Schools in California were integrated by law starting in the fall of 1947. The court ruling in Mendes vs. Westminster of Orange County on April 14, 1947, declared that children in “Mexican Schools” were being denied access to social equality which was unconstitutional and unlawful.
Carpinteria schools had actually begun the process of integration a year earlier by semi-integrating the 1946 kindergarten class at Carpinteria’s Mexican school, Aliso. One such “white” participant remembers school superintendent and principal of both Aliso and Main elementary schools, Frank Wykoff, persuading his father to have him attend Aliso. The student cited here was John Rodriguez, Jr., a freckled, fair-complexioned lad of Hispanic descent, one of the children of the Californios who helped settle Carpinteria in its earliest years. A close look at Aliso’s kindergarten class of ’46-47 shows a number of children like Rodriguez, tow-headed Latinos sprinkled into the mix. Perhaps Wykoff had to get the look of integration established before its actualization.
The following year, 1947-48, all classes and schools in Carpinteria were integrated. Kindergarten classes were at Main School, along with the fifth through eighth grades. All first through fourth grades were assigned to Aliso School. Aliso had a cafeteria added to its campus to match the one at Main to accommodate the change. Carpinterian Marty Panizzon remembers shifting over to Aliso from Main for his fourth grade school year. He says, “I was scared. There were some ‘pachucos’ there, bullies. Games on the playground, sometimes, were rough. But, I ended up making many friends at Aliso, for life.”
Kindergarten teacher, Rebecca Lee, coming over from Aliso to Main had this to say, “We have been moved over to the big school, which has been a joy to all of us. We have so much more room, and the school ground apparatus to play on.” Today, it’s hard to think of Main as the “big” school! The reason given for its closure at the end of the 2007 school year by the Carpinteria School Board was that it was too small in comparison to the Aliso and Canalino elementary schools. Its students could easily be absorbed by them. Today the Carpinteria Children’s Project has taken its place on 8th Street.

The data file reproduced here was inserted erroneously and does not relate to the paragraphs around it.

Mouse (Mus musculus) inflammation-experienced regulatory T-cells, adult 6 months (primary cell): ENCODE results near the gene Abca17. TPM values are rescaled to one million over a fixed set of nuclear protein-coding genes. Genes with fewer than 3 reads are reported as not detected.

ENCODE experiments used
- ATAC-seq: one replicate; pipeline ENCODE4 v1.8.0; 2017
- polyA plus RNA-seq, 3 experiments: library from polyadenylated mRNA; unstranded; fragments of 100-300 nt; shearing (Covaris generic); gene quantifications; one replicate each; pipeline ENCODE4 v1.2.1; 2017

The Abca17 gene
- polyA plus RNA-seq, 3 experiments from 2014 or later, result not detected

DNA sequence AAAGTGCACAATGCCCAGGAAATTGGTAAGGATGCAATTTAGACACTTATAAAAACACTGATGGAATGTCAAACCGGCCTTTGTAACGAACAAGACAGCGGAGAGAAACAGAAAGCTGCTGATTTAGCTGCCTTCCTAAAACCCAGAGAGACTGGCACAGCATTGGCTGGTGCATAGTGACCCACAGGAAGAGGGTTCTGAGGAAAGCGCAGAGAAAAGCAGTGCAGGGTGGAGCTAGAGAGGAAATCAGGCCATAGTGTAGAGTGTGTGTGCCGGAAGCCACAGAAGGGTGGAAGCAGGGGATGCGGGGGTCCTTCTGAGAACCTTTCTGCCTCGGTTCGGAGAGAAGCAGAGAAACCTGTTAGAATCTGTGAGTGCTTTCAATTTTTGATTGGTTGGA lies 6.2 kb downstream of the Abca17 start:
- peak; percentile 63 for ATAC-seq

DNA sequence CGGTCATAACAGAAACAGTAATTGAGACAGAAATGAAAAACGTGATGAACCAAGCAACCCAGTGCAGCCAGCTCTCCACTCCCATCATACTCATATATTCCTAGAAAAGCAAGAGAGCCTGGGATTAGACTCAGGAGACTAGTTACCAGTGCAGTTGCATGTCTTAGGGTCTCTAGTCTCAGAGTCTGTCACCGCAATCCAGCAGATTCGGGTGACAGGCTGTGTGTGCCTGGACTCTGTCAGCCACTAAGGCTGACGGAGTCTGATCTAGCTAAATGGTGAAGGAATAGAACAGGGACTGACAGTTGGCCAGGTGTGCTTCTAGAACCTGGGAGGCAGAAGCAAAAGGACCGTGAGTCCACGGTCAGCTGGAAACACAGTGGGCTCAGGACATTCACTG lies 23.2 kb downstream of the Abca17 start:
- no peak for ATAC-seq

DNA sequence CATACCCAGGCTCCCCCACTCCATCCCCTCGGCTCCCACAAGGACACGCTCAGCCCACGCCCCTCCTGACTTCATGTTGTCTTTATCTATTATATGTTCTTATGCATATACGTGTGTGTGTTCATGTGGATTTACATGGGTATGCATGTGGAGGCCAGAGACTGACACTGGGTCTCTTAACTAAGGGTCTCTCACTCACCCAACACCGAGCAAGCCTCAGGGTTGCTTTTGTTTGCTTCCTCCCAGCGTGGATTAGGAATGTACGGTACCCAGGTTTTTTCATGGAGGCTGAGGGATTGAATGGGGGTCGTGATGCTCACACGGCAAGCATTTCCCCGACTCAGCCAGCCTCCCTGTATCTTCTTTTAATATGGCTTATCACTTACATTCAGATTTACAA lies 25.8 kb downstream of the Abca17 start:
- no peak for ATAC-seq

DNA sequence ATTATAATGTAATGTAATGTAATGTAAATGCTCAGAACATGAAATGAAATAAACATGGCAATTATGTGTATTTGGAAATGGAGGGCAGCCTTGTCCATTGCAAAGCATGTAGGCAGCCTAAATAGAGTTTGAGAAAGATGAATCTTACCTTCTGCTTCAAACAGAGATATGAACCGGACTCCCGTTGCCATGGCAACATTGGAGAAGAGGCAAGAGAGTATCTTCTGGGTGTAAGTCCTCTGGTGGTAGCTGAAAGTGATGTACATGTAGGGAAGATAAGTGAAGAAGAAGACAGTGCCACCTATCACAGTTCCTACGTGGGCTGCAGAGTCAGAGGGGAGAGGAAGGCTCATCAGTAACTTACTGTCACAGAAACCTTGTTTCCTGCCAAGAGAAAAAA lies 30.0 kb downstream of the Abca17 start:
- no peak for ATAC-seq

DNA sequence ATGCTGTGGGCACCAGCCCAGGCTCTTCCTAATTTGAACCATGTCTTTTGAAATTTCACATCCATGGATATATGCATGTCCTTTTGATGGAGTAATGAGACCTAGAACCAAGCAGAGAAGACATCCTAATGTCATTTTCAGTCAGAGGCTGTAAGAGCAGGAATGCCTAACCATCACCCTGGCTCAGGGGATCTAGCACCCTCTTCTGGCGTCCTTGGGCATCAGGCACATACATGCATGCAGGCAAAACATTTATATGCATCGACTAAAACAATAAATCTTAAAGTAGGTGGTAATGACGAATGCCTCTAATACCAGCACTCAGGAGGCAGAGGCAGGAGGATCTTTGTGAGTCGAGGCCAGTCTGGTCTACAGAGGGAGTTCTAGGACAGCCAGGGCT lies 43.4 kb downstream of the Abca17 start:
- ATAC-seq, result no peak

The 1947-48 schoolyear of integration in Carpinteria was considered a grand success. Lorenzo Del Armi was an eighth-grade teacher that year at Main. He recalled it as one of the most rewarding learning experiences of his professional career. Dr. Del Armi would go on to become the president/superintendent of Santa Barbara City College, then superintendent of Santa Barbara County Schools. Superintendent and Principal Wykoff wrote in the 1948 “La Revista” yearbook for Aliso and Main students, as follows, “If nations could only exhibit the same ability to better understand and appreciate the principles and ideals of others that you have demonstrated, especially in this last year, they would be well on the way to achieve world peace.”
The first integrated kindergarten classrooms of 1947-48 saw 43 of its students attend Carpinteria schools through 12th grade, says Joe Gonzalez, Class of 1960. “We were a giant family, with some rather gifted individuals in the racial mix.” A number of the Mexican-American children made notable social class jumps. This included Dr. Gonzalez himself, a university professor and Fulbright Scholar; Dan Rodriguez, Lt. Colonel in the U. S. Marine Corps; Tomás Castelo, Santa Barbara Attorney-at-Law; and Leo Martinez, Santa Barbara City Councilman (1973-77), who in 2015 helped secure city council district elections in Santa Barbara. Thinking back on the rationale for the 1947 Westminster court case decision, one might ask, was their achievement happenstance, or the logical conclusion of integregated classes and schools?